A Framework for the Evaluation of Competency-Based Curriculum

A Framework for the Evaluation of Competency-Based Curriculum

Devrim Ozdemir (Des Moines University, USA) and Carla Stebbins (Des Moines University, USA)
DOI: 10.4018/978-1-5225-0932-5.ch013
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Competency-based education is still at its early stages considering the lack of commonly accepted best practices to develop, implement and most importantly evaluate competency-based curriculum. This chapter proposes an evaluation framework for the competency-based curriculum as a result of authors' experience with a fully developed and implemented competency-based curriculum in a Master of Healthcare Administration program. In this chapter, authors will revisit the important concepts about competency-based education and curriculum evaluation. Authors will provide operational definitions and a framework for the evaluation of competency-based curriculum. The goal of this chapter is to provide guidance to the competency-based degree programs during the evaluation of competency-based curriculum for continuous quality improvement.
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As an introduction to the chapter, this section briefly reviews the current literature on the concepts of competency, competency models, and the structure of competency-based education programs; the development of competency-based curriculum; and the use of curriculum evaluation models regardless of the program structure (competency-based or credit-based). It is important to understand these main concepts before implementing an evaluation framework. Without this understanding, it will be difficult for practitioners to develop a meaningful evaluation framework of their own or to incorporate this one into a competency-based curriculum or corresponding degree programs.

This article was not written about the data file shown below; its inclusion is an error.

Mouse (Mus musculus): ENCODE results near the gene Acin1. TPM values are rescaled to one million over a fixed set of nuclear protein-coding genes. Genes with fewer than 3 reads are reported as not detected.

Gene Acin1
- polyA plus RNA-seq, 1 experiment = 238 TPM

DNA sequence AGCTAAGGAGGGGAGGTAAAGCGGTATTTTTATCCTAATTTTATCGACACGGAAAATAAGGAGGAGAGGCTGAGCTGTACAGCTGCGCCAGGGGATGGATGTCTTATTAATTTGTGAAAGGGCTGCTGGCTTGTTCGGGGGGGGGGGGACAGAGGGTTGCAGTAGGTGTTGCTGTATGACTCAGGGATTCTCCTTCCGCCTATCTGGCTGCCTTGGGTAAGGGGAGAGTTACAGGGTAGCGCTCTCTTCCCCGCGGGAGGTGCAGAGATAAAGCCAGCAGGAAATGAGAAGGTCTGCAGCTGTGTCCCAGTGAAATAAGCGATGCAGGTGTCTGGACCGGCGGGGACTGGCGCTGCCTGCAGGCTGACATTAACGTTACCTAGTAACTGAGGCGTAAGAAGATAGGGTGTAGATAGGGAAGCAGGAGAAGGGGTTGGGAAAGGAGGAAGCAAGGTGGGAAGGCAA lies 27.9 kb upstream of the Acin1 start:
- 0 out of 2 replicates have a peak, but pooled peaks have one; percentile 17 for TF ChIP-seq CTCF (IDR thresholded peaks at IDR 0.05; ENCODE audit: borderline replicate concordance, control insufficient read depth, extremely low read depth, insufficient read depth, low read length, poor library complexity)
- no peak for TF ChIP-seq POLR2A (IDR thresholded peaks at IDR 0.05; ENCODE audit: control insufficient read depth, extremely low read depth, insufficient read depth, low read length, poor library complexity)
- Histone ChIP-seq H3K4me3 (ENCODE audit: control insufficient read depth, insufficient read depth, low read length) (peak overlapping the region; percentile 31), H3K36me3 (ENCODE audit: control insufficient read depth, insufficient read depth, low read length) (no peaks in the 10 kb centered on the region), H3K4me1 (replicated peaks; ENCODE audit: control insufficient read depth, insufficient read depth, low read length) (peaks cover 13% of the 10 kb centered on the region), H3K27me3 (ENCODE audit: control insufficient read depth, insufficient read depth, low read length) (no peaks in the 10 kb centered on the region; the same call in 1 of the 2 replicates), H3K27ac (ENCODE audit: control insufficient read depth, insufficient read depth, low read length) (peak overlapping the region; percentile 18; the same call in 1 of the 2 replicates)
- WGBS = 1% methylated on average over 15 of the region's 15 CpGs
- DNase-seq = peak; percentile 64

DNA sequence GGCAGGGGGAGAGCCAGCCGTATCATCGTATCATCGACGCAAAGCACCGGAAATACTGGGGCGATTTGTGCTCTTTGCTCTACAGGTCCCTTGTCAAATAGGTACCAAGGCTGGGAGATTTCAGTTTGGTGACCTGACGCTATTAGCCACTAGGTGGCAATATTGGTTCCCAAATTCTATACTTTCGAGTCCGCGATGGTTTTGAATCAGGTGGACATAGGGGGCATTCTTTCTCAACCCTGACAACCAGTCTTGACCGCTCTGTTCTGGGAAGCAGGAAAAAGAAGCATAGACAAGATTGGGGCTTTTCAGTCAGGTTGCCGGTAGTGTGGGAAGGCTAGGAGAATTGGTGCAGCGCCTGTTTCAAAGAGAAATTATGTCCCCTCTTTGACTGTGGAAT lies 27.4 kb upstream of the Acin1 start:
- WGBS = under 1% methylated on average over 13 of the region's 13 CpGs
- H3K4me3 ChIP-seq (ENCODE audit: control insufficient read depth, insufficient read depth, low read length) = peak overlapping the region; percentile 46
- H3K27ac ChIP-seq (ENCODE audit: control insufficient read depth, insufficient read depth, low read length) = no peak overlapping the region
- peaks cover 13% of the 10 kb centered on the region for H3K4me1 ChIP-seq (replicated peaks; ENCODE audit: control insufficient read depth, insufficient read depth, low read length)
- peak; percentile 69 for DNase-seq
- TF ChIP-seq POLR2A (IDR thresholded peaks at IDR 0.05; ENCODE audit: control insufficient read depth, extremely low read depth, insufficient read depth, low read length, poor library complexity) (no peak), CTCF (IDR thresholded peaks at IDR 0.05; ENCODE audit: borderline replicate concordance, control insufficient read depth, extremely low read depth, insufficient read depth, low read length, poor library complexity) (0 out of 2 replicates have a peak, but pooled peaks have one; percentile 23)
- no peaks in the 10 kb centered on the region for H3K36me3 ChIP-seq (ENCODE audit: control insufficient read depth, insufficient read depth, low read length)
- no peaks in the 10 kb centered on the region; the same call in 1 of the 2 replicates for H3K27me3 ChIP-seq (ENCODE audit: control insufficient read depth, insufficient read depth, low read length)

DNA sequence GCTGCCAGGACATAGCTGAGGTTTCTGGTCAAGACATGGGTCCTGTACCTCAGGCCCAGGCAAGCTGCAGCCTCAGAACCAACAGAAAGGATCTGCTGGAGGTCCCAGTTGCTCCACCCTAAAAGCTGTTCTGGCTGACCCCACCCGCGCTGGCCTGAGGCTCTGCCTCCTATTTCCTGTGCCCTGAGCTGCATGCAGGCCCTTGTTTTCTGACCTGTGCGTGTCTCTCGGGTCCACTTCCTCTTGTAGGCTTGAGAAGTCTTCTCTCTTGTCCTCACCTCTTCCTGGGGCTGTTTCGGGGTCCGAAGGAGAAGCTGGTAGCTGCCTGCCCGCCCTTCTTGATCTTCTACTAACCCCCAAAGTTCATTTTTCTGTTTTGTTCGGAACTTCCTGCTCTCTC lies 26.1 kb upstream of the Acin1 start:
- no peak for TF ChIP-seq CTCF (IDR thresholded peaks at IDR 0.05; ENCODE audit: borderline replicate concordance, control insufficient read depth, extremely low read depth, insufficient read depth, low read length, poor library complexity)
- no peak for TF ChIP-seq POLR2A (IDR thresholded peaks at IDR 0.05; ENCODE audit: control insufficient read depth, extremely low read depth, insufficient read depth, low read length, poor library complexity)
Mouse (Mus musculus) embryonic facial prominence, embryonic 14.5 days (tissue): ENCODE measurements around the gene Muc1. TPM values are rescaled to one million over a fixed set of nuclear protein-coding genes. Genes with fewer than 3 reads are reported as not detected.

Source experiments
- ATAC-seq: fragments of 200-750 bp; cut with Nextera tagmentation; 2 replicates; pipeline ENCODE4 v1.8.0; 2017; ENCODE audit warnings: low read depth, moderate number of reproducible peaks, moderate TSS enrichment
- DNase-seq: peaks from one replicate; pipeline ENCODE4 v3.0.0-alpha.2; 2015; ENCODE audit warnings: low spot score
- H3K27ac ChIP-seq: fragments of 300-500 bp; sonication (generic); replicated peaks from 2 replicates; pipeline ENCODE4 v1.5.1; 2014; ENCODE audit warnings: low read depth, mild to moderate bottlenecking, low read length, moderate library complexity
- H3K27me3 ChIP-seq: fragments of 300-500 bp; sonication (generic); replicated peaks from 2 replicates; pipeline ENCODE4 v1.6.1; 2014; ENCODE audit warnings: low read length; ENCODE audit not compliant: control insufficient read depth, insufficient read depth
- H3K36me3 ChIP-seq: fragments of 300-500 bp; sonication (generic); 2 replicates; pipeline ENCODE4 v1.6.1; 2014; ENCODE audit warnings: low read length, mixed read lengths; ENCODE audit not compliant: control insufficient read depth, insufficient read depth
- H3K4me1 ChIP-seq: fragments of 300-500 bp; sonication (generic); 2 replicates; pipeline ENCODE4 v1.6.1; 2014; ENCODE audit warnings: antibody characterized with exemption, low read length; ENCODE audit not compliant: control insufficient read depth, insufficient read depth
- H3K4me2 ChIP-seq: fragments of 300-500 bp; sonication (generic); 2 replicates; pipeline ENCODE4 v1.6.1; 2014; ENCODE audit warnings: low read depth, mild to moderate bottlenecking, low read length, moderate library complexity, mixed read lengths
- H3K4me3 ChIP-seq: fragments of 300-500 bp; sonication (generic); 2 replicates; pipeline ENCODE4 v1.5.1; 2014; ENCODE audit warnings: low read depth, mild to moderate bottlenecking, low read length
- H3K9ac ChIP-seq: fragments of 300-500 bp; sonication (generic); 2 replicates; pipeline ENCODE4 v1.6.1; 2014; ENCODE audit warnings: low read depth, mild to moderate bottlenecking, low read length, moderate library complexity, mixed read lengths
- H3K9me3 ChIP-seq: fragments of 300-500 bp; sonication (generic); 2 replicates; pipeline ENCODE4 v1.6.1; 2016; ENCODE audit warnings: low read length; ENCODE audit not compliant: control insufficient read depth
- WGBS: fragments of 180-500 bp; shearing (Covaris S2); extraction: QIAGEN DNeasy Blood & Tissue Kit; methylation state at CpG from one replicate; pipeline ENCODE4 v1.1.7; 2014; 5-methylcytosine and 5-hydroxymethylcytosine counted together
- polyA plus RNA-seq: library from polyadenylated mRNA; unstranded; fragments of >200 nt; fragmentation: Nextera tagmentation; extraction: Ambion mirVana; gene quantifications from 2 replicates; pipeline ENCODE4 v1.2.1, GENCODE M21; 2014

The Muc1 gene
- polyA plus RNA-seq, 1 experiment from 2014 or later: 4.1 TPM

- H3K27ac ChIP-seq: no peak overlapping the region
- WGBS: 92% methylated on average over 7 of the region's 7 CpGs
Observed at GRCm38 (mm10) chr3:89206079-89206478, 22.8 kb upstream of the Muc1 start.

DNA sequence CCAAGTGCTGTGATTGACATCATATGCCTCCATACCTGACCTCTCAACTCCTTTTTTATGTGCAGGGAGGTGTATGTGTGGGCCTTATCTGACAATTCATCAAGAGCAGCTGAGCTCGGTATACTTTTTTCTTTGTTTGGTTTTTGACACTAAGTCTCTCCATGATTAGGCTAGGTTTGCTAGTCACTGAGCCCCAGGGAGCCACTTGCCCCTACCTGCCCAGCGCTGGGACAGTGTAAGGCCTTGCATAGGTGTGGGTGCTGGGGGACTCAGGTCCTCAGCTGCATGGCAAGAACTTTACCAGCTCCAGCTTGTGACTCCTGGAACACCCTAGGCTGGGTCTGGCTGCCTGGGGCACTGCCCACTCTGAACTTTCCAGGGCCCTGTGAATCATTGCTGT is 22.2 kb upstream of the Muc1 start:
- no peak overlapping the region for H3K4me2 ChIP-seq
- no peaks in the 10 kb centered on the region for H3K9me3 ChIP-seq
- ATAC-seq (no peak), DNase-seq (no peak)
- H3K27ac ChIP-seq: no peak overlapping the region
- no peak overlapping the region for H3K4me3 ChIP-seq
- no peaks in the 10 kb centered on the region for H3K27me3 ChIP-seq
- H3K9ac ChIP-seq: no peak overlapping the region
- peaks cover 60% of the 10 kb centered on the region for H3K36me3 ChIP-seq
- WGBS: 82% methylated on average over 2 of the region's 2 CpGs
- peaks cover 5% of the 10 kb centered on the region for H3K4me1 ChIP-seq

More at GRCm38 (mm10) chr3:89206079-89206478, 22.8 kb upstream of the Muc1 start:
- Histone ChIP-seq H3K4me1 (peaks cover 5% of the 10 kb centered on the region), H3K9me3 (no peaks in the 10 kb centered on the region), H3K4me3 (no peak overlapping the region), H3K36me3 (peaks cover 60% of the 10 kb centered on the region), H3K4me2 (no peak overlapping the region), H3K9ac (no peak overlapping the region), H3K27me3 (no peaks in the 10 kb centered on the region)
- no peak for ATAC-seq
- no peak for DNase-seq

The actual concept of competence goes to the “Code of Hammurabi” written between 1792 and 1750 B.C. (Mulder, Weigel, & Collins, 2007). Since then, as is true for many social constructs, the language and practice around the concept of “competency” (i.e. the definitions and the interpretations of the concept) have been the subject of ongoing discussion in the literature. Perhaps most of the confusion is rooted in the fact that the concepts of “competence” and “competency” have often been used interchangeably, although they occasionally had different meaning and implications. For this reason, Le Deist and Winterton (2005) described “competency” as a “fuzzy” concept. They explained that the changing definitions of this “fuzzy” concept indicated the ideology and the emphasis behind it was also fuzzy. Depending on the dominant age (industrial vs. information), the dominant learning theories (behaviorism vs. cognitivism vs. social learning), and the domain (education vs. human resource development), the definitions and the terms (competency vs. competence) changed (Le Deist & Winterton, 2005). Woodruffe (1993) also distinguishes between them, describing ‘competency’ as a capacity, meaning what an incumbent needs to bring to the job environment to be successful in a particular job and ‘competence’ as a specific, current ability or set of skills that are necessary to perform the job successfully. Woodruffe (1993) further posited that, therefore, competency models should be less prescriptive and more future oriented highlighting the future capacity of an individual. Similar distinctions (i.e., capacity versus ability) were also made between actual and virtual competence (e.g., Jonnaert, Masciotra, Barrette, Morel, & Mane, 2007); curricular expectations vs. life-role expectations (e.g., Spady & Mitchell, 1977); and, manpower-centered vs. unique individual competencies (e.g., Moon, 2007).